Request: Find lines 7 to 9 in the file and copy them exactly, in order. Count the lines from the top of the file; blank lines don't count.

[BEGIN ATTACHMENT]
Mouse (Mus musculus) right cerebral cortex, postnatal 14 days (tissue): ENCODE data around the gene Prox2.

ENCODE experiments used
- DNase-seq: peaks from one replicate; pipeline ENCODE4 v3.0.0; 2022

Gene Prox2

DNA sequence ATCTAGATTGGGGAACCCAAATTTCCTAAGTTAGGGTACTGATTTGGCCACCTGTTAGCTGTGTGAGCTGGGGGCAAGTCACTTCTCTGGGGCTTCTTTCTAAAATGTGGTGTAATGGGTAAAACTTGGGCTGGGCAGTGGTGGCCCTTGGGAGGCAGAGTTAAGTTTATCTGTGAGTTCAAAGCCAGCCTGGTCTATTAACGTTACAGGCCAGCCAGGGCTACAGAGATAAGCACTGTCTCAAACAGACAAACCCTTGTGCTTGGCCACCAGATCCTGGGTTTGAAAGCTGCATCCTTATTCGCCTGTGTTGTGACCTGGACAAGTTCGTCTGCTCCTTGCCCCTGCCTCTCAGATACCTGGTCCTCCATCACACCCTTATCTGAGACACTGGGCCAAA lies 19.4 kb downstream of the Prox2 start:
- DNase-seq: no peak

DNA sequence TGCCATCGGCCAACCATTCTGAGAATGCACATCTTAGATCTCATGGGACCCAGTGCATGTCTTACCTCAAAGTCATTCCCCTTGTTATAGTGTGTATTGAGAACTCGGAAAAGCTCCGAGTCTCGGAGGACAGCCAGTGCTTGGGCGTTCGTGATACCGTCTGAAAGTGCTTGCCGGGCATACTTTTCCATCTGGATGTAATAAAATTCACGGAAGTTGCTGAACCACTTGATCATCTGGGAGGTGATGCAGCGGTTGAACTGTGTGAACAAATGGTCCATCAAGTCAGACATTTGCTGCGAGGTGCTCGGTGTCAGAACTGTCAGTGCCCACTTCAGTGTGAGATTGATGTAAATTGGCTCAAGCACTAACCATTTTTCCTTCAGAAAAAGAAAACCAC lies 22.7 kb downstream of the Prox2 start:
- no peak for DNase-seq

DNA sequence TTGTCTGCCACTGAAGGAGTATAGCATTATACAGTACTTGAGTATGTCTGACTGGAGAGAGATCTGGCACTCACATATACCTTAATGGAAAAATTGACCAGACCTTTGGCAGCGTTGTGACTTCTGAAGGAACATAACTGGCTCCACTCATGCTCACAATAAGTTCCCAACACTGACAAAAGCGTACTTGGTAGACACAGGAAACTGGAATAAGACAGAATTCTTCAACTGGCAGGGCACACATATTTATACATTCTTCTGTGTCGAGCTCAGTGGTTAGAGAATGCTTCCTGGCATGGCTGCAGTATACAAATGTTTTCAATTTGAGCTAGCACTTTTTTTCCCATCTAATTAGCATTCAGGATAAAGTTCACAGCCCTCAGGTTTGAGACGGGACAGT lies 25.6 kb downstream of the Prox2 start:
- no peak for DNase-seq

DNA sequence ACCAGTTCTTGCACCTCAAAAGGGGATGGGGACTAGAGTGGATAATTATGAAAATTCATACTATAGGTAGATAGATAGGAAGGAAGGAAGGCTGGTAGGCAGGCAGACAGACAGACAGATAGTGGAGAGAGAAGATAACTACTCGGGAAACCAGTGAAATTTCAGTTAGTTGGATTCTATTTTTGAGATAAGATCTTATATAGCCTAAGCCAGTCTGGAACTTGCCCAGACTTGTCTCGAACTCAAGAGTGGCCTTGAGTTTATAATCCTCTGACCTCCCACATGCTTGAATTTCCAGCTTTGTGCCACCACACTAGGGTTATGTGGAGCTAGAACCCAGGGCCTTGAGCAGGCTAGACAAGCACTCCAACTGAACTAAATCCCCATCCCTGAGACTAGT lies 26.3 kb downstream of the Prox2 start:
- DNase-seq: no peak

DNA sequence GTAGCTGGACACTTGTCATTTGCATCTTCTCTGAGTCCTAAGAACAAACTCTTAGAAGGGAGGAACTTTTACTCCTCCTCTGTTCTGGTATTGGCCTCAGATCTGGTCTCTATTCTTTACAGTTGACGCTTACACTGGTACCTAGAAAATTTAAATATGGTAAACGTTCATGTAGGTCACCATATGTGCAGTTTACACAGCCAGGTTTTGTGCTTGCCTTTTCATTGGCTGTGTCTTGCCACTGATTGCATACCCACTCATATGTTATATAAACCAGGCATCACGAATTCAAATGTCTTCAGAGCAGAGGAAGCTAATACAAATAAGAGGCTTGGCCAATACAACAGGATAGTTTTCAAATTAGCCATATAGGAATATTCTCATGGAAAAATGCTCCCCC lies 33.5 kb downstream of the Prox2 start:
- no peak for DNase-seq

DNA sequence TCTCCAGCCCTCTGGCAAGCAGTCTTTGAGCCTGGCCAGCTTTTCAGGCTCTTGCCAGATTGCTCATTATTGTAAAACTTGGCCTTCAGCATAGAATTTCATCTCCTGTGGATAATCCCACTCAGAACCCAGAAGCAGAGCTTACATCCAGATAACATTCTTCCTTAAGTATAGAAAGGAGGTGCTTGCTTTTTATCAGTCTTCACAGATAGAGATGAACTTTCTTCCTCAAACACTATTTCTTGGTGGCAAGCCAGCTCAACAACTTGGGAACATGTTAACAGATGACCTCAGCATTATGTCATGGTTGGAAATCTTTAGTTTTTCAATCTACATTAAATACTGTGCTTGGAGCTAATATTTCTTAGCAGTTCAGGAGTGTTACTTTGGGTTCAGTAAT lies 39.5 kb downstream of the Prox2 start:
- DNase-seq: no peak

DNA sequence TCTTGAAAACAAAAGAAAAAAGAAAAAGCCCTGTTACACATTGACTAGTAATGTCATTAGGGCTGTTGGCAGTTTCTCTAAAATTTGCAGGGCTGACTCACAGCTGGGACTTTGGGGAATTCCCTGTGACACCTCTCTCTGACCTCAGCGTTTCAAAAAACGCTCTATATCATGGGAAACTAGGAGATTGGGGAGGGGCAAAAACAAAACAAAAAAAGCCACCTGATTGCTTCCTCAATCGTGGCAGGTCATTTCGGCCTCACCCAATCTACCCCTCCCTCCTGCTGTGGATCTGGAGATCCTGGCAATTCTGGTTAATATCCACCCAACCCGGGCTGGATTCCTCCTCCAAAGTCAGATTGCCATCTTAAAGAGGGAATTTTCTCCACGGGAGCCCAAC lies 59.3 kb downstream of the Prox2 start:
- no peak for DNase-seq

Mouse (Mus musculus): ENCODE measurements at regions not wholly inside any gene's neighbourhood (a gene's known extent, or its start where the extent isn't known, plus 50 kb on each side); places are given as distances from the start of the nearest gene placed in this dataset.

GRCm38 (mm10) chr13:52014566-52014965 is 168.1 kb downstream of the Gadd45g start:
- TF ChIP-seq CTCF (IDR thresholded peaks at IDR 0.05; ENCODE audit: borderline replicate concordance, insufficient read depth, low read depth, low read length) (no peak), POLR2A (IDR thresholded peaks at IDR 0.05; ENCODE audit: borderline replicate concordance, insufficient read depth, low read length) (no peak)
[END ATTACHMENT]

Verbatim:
DNA sequence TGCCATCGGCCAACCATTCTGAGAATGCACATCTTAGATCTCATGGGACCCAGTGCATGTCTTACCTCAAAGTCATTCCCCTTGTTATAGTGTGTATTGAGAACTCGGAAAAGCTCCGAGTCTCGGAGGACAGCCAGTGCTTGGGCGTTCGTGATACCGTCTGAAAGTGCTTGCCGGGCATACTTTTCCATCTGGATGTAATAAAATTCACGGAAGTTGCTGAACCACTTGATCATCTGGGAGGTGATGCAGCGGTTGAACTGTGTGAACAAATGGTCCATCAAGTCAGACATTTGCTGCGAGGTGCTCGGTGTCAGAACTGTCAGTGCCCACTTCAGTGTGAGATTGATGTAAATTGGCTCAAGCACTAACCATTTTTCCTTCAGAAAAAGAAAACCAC lies 22.7 kb downstream of the Prox2 start:
- no peak for DNase-seq

DNA sequence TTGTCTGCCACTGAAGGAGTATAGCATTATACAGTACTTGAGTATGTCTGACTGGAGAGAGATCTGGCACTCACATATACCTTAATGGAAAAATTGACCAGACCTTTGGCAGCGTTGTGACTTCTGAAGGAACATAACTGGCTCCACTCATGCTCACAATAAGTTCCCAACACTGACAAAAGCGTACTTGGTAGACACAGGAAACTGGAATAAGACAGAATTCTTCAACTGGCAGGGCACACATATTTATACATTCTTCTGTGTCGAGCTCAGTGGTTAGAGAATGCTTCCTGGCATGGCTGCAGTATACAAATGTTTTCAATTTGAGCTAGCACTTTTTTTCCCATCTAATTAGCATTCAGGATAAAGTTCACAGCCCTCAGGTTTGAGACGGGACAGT lies 25.6 kb downstream of the Prox2 start: